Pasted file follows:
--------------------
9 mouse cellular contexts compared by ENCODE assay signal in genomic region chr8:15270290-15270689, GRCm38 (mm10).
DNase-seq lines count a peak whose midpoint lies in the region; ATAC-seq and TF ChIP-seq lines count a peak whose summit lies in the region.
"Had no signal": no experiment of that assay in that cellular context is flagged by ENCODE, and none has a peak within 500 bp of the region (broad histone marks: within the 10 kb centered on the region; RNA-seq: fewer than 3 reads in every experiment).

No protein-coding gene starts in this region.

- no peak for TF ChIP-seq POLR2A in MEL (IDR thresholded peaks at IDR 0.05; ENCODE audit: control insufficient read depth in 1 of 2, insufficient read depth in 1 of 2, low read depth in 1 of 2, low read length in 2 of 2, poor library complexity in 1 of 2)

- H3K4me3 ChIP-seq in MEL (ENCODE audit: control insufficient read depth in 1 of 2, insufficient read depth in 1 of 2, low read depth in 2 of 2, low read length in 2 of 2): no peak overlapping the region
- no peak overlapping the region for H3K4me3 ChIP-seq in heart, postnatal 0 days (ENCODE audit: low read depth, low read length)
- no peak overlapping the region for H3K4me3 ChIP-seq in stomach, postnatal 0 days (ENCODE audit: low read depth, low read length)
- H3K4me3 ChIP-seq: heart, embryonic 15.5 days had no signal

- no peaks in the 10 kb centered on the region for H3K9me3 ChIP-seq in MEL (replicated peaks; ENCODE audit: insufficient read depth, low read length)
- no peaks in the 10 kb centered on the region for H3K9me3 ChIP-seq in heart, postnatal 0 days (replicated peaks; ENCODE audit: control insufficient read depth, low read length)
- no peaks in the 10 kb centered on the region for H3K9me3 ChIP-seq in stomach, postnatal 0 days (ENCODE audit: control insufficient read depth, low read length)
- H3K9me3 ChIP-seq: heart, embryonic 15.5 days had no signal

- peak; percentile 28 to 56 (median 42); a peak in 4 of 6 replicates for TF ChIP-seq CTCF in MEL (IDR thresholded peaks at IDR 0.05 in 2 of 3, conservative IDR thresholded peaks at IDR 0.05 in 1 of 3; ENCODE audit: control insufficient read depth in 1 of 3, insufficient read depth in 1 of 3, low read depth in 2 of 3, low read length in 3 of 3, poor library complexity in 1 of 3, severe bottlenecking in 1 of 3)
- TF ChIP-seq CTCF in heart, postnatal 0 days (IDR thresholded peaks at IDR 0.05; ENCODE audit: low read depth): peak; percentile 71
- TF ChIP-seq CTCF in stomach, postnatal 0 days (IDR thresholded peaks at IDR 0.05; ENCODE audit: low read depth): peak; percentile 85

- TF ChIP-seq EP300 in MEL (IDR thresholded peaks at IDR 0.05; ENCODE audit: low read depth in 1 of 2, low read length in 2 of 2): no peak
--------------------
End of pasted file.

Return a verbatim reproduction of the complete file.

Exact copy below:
9 mouse cellular contexts compared by ENCODE assay signal in genomic region chr8:15270290-15270689, GRCm38 (mm10).
DNase-seq lines count a peak whose midpoint lies in the region; ATAC-seq and TF ChIP-seq lines count a peak whose summit lies in the region.
"Had no signal": no experiment of that assay in that cellular context is flagged by ENCODE, and none has a peak within 500 bp of the region (broad histone marks: within the 10 kb centered on the region; RNA-seq: fewer than 3 reads in every experiment).

No protein-coding gene starts in this region.

- no peak for TF ChIP-seq POLR2A in MEL (IDR thresholded peaks at IDR 0.05; ENCODE audit: control insufficient read depth in 1 of 2, insufficient read depth in 1 of 2, low read depth in 1 of 2, low read length in 2 of 2, poor library complexity in 1 of 2)

- H3K4me3 ChIP-seq in MEL (ENCODE audit: control insufficient read depth in 1 of 2, insufficient read depth in 1 of 2, low read depth in 2 of 2, low read length in 2 of 2): no peak overlapping the region
- no peak overlapping the region for H3K4me3 ChIP-seq in heart, postnatal 0 days (ENCODE audit: low read depth, low read length)
- no peak overlapping the region for H3K4me3 ChIP-seq in stomach, postnatal 0 days (ENCODE audit: low read depth, low read length)
- H3K4me3 ChIP-seq: heart, embryonic 15.5 days had no signal

- no peaks in the 10 kb centered on the region for H3K9me3 ChIP-seq in MEL (replicated peaks; ENCODE audit: insufficient read depth, low read length)
- no peaks in the 10 kb centered on the region for H3K9me3 ChIP-seq in heart, postnatal 0 days (replicated peaks; ENCODE audit: control insufficient read depth, low read length)
- no peaks in the 10 kb centered on the region for H3K9me3 ChIP-seq in stomach, postnatal 0 days (ENCODE audit: control insufficient read depth, low read length)
- H3K9me3 ChIP-seq: heart, embryonic 15.5 days had no signal

- peak; percentile 28 to 56 (median 42); a peak in 4 of 6 replicates for TF ChIP-seq CTCF in MEL (IDR thresholded peaks at IDR 0.05 in 2 of 3, conservative IDR thresholded peaks at IDR 0.05 in 1 of 3; ENCODE audit: control insufficient read depth in 1 of 3, insufficient read depth in 1 of 3, low read depth in 2 of 3, low read length in 3 of 3, poor library complexity in 1 of 3, severe bottlenecking in 1 of 3)
- TF ChIP-seq CTCF in heart, postnatal 0 days (IDR thresholded peaks at IDR 0.05; ENCODE audit: low read depth): peak; percentile 71
- TF ChIP-seq CTCF in stomach, postnatal 0 days (IDR thresholded peaks at IDR 0.05; ENCODE audit: low read depth): peak; percentile 85

- TF ChIP-seq EP300 in MEL (IDR thresholded peaks at IDR 0.05; ENCODE audit: low read depth in 1 of 2, low read length in 2 of 2): no peak